Where they land on that front will also the need to satisfy every Democrat for whom climate is *the* central issue in the sweeping package.
Overall, it’s quite a balancing act.
What it all means
The above is just a single example — one that is equal parts arduous and intensive.
Now multiply that by the number of issues Manchin has raised about the package, plus the need to fit the changes into a slimmed down topline price tag.
Sinema’s issues, according to multiple people involved, have proven more complicated (and fluid) to address and resolve, but a similar intensive effort has been underway for weeks.
This is the reality when there are no votes to spare. It’s immensely frustrating to other Democrats on Capitol Hill, something that could create problems when, or if, a deal is reached and the White House and Democratic leaders have to then go sell what they’ve come up with to the rank-and-file.
That’s a big reason why the efforts to communicate where things stand have ramped back up between a number of Biden calls over the weekend and the White House meetings scheduled Tuesday, officials say. And it’s also clear that when Biden and Democratic leaders decide to move forward, there will be extensive outreach across the caucuses to ensure everyone is fully read in on the final package.
But at the moment, Biden and Democratic leaders are primarily focused on pressing forward toward an agreement with the two holdout Democratic senators.
All that said
All of the above may be true and serve as evidence of tangible progress. But the clock is also ticking, and officials are keenly aware that the need to move has grown more and more urgent by the day.
That brings forth the reality that at some point Biden will have to do what some Democrats have been urging for weeks — say negotiations have gotten as far as possible and tell Manchin and Sinema (and anyone else who may be holding out) that things are moving forward.
They aren’t there yet — and White House officials make clear it’s a decision that would have to be made by Biden, Schumer and Pelosi. But conversations have been moving in that direction over the last two weeks, with Democrats on both sides of Pennsylvania Avenue wary of letting things linger with no action as critical deadlines or vote triggers loom on the horizon.
So what is the deadline?
Schumer and Pelosi have continued to press for a resolution by October 31, when the current short-term surface transportation funding extension expires. Biden is also scheduled to be on an overseas trip — with stops that include the United Nations’ climate change conference — during that time. If there are unofficial deadlines, those would be it. But at this moment, actually *passing* both the infrastructure and economic and climate package by October 31 appears completely out of the question.
But White House officials have been careful not to set a firm deadline, and Manchin threw cold water on the end of the month idea to reporters on Monday.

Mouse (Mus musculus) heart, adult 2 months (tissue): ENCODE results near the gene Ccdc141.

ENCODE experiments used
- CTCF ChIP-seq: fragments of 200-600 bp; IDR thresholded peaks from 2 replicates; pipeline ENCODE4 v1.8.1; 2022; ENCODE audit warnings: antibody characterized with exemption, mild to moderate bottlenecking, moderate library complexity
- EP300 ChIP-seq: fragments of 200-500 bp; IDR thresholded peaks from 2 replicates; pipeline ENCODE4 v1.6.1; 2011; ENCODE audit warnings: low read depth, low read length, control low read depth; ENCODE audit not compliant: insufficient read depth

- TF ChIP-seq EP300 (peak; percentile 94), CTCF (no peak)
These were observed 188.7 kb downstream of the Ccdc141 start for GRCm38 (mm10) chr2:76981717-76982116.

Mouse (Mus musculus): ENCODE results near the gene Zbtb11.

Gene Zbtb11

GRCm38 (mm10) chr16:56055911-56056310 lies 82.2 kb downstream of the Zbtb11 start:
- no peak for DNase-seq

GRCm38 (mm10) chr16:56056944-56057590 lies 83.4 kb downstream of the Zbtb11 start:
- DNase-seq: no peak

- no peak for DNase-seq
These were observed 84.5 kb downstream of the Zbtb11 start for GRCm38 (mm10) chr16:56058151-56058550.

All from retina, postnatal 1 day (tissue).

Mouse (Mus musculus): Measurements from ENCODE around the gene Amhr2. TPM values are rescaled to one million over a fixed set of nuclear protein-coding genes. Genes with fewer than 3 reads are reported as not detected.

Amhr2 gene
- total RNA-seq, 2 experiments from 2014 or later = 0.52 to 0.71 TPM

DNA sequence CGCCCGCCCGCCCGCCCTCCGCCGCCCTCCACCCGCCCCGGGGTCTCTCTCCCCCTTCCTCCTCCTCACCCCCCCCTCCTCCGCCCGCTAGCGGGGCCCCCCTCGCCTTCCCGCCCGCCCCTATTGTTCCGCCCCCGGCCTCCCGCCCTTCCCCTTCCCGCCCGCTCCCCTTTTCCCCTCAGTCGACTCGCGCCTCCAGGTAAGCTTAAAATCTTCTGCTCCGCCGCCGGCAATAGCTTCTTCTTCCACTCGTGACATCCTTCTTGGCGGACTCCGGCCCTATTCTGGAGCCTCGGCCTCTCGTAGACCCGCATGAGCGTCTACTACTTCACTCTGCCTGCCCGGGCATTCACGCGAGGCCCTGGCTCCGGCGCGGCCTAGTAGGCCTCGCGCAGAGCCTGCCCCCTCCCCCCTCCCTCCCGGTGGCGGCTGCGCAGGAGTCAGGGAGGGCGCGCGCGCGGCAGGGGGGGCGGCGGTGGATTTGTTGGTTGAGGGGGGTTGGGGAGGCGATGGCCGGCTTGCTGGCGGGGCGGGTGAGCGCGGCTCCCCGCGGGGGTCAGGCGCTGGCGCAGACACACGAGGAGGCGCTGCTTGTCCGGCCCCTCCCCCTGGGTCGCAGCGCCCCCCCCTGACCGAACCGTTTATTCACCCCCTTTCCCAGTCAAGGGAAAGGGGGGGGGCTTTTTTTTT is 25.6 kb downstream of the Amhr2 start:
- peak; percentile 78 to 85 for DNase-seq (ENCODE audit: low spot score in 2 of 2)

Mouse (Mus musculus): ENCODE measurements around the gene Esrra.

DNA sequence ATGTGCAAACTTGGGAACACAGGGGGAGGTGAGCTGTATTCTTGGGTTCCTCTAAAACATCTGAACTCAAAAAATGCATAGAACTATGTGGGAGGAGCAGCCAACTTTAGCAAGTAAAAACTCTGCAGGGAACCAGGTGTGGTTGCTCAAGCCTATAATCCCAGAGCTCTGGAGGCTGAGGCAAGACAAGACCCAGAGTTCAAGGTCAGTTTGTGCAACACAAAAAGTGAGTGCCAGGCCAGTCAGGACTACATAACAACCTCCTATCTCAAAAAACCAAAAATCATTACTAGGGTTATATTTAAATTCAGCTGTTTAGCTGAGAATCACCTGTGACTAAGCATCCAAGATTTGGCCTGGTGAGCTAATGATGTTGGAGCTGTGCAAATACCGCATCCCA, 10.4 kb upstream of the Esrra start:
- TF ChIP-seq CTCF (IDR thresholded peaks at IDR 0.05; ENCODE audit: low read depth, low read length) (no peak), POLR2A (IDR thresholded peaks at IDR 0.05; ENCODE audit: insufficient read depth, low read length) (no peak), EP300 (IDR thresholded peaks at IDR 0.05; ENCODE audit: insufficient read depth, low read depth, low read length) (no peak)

“There’s an awful lot going on, I don’t know how that would happen,” Manchin said, referring to making an agreement by October 31, per CNN’s Morgan Rimmer. “If you can ever come to an agreement — a meeting of the minds — you might be able to work something out.”
The deadline, to the extent one exists, is pretty amorphous at the moment, but if Democrats learned anything from the late night, ultimately unsuccessful, push last month, it’s that deadlines create the impetus for action.
This isn’t revelatory, either — this is Congress in a nutshell. But it was an instructive moment in this specific process.
White House officials were clear that more progress was made in that roughly 12-hour period than had been made in weeks.
Is there an opening for an agreement on principles? Some clear and understood signal that marks tangible progress (and perhaps opens the door to passing the infrastructure package by end of the month)? Perhaps. That appears to be a best case scenario of sorts for Democrats at the moment. But the early part of this week will go a long way to determining the range of what’s possible.
An under-appreciated comment
One of the overarching debates in Washington has been whether Democrats, in an effort to scale back their initial $3.5 trillion ambitions, would choose to drop entire planks of the proposal (“do fewer things well,” as Speaker Nancy Pelosi framed it in a letter to colleagues) or do everything, with key elements put in place for shorter durations.
Moderate Democrats — especially the influential and sizable New Democrat Coalition — have pressed for the former, while progressives have made exceedingly clear the view the latter as the path forward.
But one thing that’s been clear behind the scenes is it’s not exactly a binary choice, officials say, even if it has been framed that way.
Some critical pieces may appear to be falling out of the package, but instead are actually addressed through different programs are pathways, through different pots of money. Others may explicitly make it in, but last only a short period of time. Others may live through more amorphous principles or markers teed up to be addressed later.
If the above seems confusing well, it is — primarily because things are so fluid. But the broader point is there are different legislative funding mechanisms and pathways beyond what Biden initially put on the table, to get at some of these issues.
A big part of this moment, given the constraints to the topline spending number and the objections to critical components, is policy staff attempting to identify those spaces. Things will most certainly drop out — at this point, few expect Biden’s free community college proposal to live in any substantive fashion. But to the degree key elements can live, even in a different form than originally envisioned, there is an effort to make it happen, people involved said.
It’s something Biden appeared to get at to a degree when he spoke to reporters on Friday.
“I’m of the view that it’s important to establish the principle on a whole range of issues without guaranteeing you get the whole 10 years,” Biden said. “It matters to establish it. You pass the principle, and you build on it.”